Cultural norms about appropriate weights also influence eating behaviours. Current norms for women in Western societies are based on a very thin body ideal, emphasized by television and movie actresses, models, and even children’s dolls, such as the ever-popular Barbie. These norms for excessive thinness are very difficult for most women to attain. For example, Barbie’s measurements, if translated to human proportions, would be about 91 cm bust/46 cm waist/84 cm hips, measurements that are attained by less than one in 100,000 women (Norton, Olds, Olive, & Dank, 1996). Many women idealize being thin, yet they are unable to reach the standard that they prefer.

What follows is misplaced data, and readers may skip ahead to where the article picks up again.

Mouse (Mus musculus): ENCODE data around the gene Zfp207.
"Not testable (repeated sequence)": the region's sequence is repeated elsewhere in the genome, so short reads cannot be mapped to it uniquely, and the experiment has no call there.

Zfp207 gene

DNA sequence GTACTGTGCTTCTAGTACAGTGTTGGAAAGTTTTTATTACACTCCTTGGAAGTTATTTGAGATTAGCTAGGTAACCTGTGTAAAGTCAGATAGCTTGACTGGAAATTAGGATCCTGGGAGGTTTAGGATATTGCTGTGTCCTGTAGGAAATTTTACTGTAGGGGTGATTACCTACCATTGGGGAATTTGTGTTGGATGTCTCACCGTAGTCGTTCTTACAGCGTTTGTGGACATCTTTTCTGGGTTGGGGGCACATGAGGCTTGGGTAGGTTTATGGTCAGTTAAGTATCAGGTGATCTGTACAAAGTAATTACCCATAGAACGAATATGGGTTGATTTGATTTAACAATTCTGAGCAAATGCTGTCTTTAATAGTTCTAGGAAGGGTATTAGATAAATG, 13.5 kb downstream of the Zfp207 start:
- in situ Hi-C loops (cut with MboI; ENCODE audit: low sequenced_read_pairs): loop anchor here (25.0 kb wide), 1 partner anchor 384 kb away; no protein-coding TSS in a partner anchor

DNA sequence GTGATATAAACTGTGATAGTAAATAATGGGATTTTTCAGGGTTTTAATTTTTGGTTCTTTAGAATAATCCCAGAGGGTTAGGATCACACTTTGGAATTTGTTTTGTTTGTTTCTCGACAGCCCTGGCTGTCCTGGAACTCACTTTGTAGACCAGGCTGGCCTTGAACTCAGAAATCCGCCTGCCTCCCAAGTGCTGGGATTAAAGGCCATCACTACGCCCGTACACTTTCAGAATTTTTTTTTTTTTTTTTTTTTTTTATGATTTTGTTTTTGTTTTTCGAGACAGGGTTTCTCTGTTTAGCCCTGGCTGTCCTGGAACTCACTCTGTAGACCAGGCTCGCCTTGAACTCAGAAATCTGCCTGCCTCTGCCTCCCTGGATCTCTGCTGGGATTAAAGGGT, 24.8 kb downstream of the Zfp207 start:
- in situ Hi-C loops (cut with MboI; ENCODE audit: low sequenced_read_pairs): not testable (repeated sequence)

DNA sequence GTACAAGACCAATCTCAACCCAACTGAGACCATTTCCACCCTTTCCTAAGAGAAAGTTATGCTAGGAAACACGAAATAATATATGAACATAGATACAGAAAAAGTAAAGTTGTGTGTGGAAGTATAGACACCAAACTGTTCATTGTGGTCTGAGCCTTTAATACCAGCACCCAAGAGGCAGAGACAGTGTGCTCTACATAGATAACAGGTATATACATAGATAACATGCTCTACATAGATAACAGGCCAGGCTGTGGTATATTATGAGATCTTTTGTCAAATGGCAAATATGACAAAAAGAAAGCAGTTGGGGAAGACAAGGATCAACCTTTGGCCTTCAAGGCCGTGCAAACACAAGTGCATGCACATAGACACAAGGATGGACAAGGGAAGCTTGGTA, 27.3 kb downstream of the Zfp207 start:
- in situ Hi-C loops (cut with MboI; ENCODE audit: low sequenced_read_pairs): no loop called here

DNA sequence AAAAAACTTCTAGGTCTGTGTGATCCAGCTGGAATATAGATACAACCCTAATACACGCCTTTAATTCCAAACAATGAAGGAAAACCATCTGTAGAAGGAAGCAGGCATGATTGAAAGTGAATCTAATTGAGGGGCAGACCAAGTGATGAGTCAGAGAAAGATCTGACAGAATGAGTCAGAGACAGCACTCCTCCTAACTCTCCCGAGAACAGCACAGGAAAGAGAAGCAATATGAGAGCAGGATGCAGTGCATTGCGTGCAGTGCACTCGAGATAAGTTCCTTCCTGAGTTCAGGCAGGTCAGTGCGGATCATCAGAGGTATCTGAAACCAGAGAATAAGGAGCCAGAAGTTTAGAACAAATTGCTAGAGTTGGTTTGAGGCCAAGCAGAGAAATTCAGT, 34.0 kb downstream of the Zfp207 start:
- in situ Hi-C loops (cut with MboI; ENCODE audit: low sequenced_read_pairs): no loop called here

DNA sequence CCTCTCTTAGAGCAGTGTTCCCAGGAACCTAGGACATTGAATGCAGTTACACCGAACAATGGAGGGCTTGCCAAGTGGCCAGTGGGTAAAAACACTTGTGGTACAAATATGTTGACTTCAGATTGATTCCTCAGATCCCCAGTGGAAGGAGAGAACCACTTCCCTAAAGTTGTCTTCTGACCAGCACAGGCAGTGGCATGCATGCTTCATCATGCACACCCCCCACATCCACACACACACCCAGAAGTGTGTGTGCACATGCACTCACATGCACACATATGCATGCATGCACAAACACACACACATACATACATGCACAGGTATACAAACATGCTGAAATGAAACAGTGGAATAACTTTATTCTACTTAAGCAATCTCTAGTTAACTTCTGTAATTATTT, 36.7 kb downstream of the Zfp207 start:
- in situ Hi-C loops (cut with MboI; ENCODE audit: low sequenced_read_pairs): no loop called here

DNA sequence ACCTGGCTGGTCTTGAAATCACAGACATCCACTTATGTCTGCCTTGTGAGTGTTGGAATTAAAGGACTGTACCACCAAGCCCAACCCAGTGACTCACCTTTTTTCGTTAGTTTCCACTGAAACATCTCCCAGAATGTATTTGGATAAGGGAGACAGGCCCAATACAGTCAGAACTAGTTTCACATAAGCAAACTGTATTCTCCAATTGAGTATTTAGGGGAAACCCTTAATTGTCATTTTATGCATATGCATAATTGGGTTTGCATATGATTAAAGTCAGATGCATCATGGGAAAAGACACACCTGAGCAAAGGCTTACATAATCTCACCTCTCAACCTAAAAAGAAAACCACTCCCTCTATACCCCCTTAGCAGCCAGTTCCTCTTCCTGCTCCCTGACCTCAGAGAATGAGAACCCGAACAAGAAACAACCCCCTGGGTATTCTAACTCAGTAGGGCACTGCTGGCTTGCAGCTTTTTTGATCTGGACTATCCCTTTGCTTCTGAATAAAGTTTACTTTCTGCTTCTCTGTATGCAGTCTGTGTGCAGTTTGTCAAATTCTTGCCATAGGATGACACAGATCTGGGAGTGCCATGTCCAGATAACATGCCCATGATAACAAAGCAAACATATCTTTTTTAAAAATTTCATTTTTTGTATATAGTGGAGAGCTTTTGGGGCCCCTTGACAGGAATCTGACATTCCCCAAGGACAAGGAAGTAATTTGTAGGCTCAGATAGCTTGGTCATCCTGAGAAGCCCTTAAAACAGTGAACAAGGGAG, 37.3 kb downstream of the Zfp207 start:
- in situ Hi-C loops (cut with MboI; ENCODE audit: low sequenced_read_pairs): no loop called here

According to Statistics Canada (2019a), about 60% of Canadians over age 18 are overweight or obese as measured by body mass index (BMI), a measurement that compares one’s weight and height. If you know your height and weight, you can compute your BMI; refer to “Calculate Your Body Mass Index” (n.d.) by the National Heart, Lung, and Blood Institute. A BMI of 18.5 to 24.9 is considered healthy, while between 25 and 29.9 is overweight, and 30 or over is considered obese. Health risks rise with increased BMI. In addition to causing people to be stereotyped and treated less positively by others (Crandall, Merman, & Hebl, 2009), obesity leads to health problems including cardiovascular disease, diabetes, sleep apnea, arthritis, Alzheimer’s disease, and some types of cancer (Gustafson, Rothenberg, Blennow, Steen, & Skoog, 2003). Obesity also reduces life expectancy (Haslam & James, 2005). Obesity is a leading cause of death worldwide and is one of the most serious public health problems of the 21st century.